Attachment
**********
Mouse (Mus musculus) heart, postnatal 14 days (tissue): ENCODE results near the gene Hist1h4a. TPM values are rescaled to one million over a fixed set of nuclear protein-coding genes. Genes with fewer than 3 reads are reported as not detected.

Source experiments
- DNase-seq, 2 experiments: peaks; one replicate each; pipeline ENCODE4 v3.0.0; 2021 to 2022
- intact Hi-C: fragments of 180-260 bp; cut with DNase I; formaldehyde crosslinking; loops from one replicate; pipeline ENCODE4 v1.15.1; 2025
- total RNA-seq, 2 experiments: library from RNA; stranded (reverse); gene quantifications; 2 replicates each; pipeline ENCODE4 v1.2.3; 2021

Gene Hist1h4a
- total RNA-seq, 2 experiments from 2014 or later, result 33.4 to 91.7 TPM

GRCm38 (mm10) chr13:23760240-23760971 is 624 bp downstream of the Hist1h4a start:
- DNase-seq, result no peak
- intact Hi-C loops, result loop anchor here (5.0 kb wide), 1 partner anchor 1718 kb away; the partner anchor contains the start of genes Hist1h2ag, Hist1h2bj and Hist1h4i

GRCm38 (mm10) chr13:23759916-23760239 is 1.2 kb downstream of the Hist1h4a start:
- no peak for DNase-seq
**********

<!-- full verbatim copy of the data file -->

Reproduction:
Mouse (Mus musculus) heart, postnatal 14 days (tissue): ENCODE results near the gene Hist1h4a. TPM values are rescaled to one million over a fixed set of nuclear protein-coding genes. Genes with fewer than 3 reads are reported as not detected.

Source experiments
- DNase-seq, 2 experiments: peaks; one replicate each; pipeline ENCODE4 v3.0.0; 2021 to 2022
- intact Hi-C: fragments of 180-260 bp; cut with DNase I; formaldehyde crosslinking; loops from one replicate; pipeline ENCODE4 v1.15.1; 2025
- total RNA-seq, 2 experiments: library from RNA; stranded (reverse); gene quantifications; 2 replicates each; pipeline ENCODE4 v1.2.3; 2021

Gene Hist1h4a
- total RNA-seq, 2 experiments from 2014 or later, result 33.4 to 91.7 TPM

GRCm38 (mm10) chr13:23760240-23760971 is 624 bp downstream of the Hist1h4a start:
- DNase-seq, result no peak
- intact Hi-C loops, result loop anchor here (5.0 kb wide), 1 partner anchor 1718 kb away; the partner anchor contains the start of genes Hist1h2ag, Hist1h2bj and Hist1h4i

GRCm38 (mm10) chr13:23759916-23760239 is 1.2 kb downstream of the Hist1h4a start:
- no peak for DNase-seq